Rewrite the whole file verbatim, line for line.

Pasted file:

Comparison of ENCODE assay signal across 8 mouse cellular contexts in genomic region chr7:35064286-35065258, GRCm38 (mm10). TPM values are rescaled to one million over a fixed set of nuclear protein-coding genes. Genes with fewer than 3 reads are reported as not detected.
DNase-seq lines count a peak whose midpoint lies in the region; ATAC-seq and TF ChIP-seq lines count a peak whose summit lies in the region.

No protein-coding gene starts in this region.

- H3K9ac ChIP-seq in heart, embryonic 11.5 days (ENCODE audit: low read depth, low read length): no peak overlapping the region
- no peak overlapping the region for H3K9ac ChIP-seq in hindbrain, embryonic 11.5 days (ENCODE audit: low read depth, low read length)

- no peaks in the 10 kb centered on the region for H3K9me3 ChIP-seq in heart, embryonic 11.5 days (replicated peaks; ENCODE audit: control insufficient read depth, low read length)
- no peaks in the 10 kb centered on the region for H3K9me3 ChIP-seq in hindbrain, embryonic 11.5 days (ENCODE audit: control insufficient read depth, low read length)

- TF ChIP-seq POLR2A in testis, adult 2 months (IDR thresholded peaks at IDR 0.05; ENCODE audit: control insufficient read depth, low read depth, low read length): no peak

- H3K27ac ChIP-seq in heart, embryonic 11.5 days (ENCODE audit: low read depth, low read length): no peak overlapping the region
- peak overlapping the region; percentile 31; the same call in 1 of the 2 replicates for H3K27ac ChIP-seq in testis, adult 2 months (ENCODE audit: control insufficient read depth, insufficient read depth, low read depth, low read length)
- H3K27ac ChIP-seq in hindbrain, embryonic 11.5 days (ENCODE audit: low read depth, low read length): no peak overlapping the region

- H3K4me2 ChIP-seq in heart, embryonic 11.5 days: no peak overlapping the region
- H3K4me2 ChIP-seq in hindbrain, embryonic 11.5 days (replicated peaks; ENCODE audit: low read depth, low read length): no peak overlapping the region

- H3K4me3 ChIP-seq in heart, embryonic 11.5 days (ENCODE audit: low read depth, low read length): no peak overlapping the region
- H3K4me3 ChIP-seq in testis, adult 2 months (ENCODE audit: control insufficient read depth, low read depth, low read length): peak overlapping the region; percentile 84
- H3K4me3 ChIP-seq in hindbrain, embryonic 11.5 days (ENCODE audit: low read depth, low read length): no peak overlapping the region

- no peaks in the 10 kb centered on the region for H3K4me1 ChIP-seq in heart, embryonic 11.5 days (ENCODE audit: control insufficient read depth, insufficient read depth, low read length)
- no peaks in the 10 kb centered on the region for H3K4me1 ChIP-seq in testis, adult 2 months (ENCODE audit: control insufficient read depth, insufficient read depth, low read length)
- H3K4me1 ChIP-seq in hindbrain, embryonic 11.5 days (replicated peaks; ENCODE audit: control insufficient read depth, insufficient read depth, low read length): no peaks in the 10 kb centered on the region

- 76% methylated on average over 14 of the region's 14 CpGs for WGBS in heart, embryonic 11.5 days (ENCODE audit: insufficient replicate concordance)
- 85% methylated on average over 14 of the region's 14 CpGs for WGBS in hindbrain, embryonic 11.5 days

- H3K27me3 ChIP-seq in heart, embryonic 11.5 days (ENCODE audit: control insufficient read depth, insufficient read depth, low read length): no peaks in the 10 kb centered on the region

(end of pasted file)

Comparison of ENCODE assay signal across 8 mouse cellular contexts in genomic region chr7:35064286-35065258, GRCm38 (mm10). TPM values are rescaled to one million over a fixed set of nuclear protein-coding genes. Genes with fewer than 3 reads are reported as not detected.
DNase-seq lines count a peak whose midpoint lies in the region; ATAC-seq and TF ChIP-seq lines count a peak whose summit lies in the region.

No protein-coding gene starts in this region.

- H3K9ac ChIP-seq in heart, embryonic 11.5 days (ENCODE audit: low read depth, low read length): no peak overlapping the region
- no peak overlapping the region for H3K9ac ChIP-seq in hindbrain, embryonic 11.5 days (ENCODE audit: low read depth, low read length)

- no peaks in the 10 kb centered on the region for H3K9me3 ChIP-seq in heart, embryonic 11.5 days (replicated peaks; ENCODE audit: control insufficient read depth, low read length)
- no peaks in the 10 kb centered on the region for H3K9me3 ChIP-seq in hindbrain, embryonic 11.5 days (ENCODE audit: control insufficient read depth, low read length)

- TF ChIP-seq POLR2A in testis, adult 2 months (IDR thresholded peaks at IDR 0.05; ENCODE audit: control insufficient read depth, low read depth, low read length): no peak

- H3K27ac ChIP-seq in heart, embryonic 11.5 days (ENCODE audit: low read depth, low read length): no peak overlapping the region
- peak overlapping the region; percentile 31; the same call in 1 of the 2 replicates for H3K27ac ChIP-seq in testis, adult 2 months (ENCODE audit: control insufficient read depth, insufficient read depth, low read depth, low read length)
- H3K27ac ChIP-seq in hindbrain, embryonic 11.5 days (ENCODE audit: low read depth, low read length): no peak overlapping the region

- H3K4me2 ChIP-seq in heart, embryonic 11.5 days: no peak overlapping the region
- H3K4me2 ChIP-seq in hindbrain, embryonic 11.5 days (replicated peaks; ENCODE audit: low read depth, low read length): no peak overlapping the region

- H3K4me3 ChIP-seq in heart, embryonic 11.5 days (ENCODE audit: low read depth, low read length): no peak overlapping the region
- H3K4me3 ChIP-seq in testis, adult 2 months (ENCODE audit: control insufficient read depth, low read depth, low read length): peak overlapping the region; percentile 84
- H3K4me3 ChIP-seq in hindbrain, embryonic 11.5 days (ENCODE audit: low read depth, low read length): no peak overlapping the region

- no peaks in the 10 kb centered on the region for H3K4me1 ChIP-seq in heart, embryonic 11.5 days (ENCODE audit: control insufficient read depth, insufficient read depth, low read length)
- no peaks in the 10 kb centered on the region for H3K4me1 ChIP-seq in testis, adult 2 months (ENCODE audit: control insufficient read depth, insufficient read depth, low read length)
- H3K4me1 ChIP-seq in hindbrain, embryonic 11.5 days (replicated peaks; ENCODE audit: control insufficient read depth, insufficient read depth, low read length): no peaks in the 10 kb centered on the region

- 76% methylated on average over 14 of the region's 14 CpGs for WGBS in heart, embryonic 11.5 days (ENCODE audit: insufficient replicate concordance)
- 85% methylated on average over 14 of the region's 14 CpGs for WGBS in hindbrain, embryonic 11.5 days

- H3K27me3 ChIP-seq in heart, embryonic 11.5 days (ENCODE audit: control insufficient read depth, insufficient read depth, low read length): no peaks in the 10 kb centered on the region